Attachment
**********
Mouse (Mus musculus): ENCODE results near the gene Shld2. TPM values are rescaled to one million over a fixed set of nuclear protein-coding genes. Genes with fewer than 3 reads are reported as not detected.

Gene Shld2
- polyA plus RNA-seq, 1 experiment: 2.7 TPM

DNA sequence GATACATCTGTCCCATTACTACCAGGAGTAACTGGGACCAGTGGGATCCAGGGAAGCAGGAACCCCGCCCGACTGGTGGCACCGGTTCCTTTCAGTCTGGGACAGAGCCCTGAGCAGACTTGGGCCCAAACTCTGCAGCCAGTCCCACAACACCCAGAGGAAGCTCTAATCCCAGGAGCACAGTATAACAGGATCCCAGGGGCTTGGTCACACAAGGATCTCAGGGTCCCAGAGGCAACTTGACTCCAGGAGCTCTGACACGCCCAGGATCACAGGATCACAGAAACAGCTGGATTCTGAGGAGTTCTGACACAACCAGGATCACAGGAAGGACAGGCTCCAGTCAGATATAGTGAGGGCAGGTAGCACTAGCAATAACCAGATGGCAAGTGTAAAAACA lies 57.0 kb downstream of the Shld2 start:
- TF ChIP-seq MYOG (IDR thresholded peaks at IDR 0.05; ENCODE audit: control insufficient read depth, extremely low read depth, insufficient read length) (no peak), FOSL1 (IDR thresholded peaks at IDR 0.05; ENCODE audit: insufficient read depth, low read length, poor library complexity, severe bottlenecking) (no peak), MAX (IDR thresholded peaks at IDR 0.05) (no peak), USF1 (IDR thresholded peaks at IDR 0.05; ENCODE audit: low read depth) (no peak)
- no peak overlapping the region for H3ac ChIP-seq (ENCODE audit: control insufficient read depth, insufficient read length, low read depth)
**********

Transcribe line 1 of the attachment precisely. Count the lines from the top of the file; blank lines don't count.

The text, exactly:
Mouse (Mus musculus): ENCODE results near the gene Shld2. TPM values are rescaled to one million over a fixed set of nuclear protein-coding genes. Genes with fewer than 3 reads are reported as not detected.